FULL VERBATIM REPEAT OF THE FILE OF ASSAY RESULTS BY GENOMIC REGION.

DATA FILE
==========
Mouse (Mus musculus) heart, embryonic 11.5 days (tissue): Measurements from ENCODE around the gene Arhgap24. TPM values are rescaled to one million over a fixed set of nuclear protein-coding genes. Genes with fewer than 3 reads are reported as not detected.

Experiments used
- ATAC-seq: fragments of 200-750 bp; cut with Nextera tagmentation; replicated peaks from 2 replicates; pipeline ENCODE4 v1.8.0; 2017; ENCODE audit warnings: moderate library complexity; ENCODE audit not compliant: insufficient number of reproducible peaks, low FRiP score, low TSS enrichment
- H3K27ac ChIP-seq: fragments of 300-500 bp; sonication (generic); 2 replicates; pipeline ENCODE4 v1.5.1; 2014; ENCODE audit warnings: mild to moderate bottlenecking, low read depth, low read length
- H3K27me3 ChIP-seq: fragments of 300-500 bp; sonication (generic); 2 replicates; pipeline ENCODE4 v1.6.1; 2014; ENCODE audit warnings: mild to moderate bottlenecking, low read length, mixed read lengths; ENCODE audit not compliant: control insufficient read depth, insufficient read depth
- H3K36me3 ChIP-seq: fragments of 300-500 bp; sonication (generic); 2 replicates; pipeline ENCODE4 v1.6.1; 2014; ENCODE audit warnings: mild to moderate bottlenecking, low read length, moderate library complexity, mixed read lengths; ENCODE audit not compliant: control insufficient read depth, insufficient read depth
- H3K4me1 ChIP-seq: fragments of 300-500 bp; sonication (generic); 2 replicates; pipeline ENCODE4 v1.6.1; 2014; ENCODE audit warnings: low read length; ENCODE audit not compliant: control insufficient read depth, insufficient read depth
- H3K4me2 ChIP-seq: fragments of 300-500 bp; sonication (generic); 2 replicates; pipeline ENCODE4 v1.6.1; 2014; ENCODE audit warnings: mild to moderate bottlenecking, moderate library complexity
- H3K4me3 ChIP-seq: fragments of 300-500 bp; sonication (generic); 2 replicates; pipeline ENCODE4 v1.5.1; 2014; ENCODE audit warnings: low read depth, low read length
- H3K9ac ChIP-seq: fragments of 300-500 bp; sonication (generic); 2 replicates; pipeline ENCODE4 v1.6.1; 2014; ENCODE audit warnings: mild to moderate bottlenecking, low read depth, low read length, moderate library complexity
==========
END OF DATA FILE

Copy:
Mouse (Mus musculus) heart, embryonic 11.5 days (tissue): Measurements from ENCODE around the gene Arhgap24. TPM values are rescaled to one million over a fixed set of nuclear protein-coding genes. Genes with fewer than 3 reads are reported as not detected.

Experiments used
- ATAC-seq: fragments of 200-750 bp; cut with Nextera tagmentation; replicated peaks from 2 replicates; pipeline ENCODE4 v1.8.0; 2017; ENCODE audit warnings: moderate library complexity; ENCODE audit not compliant: insufficient number of reproducible peaks, low FRiP score, low TSS enrichment
- H3K27ac ChIP-seq: fragments of 300-500 bp; sonication (generic); 2 replicates; pipeline ENCODE4 v1.5.1; 2014; ENCODE audit warnings: mild to moderate bottlenecking, low read depth, low read length
- H3K27me3 ChIP-seq: fragments of 300-500 bp; sonication (generic); 2 replicates; pipeline ENCODE4 v1.6.1; 2014; ENCODE audit warnings: mild to moderate bottlenecking, low read length, mixed read lengths; ENCODE audit not compliant: control insufficient read depth, insufficient read depth
- H3K36me3 ChIP-seq: fragments of 300-500 bp; sonication (generic); 2 replicates; pipeline ENCODE4 v1.6.1; 2014; ENCODE audit warnings: mild to moderate bottlenecking, low read length, moderate library complexity, mixed read lengths; ENCODE audit not compliant: control insufficient read depth, insufficient read depth
- H3K4me1 ChIP-seq: fragments of 300-500 bp; sonication (generic); 2 replicates; pipeline ENCODE4 v1.6.1; 2014; ENCODE audit warnings: low read length; ENCODE audit not compliant: control insufficient read depth, insufficient read depth
- H3K4me2 ChIP-seq: fragments of 300-500 bp; sonication (generic); 2 replicates; pipeline ENCODE4 v1.6.1; 2014; ENCODE audit warnings: mild to moderate bottlenecking, moderate library complexity
- H3K4me3 ChIP-seq: fragments of 300-500 bp; sonication (generic); 2 replicates; pipeline ENCODE4 v1.5.1; 2014; ENCODE audit warnings: low read depth, low read length
- H3K9ac ChIP-seq: fragments of 300-500 bp; sonication (generic); 2 replicates; pipeline ENCODE4 v1.6.1; 2014; ENCODE audit warnings: mild to moderate bottlenecking, low read depth, low read length, moderate library complexity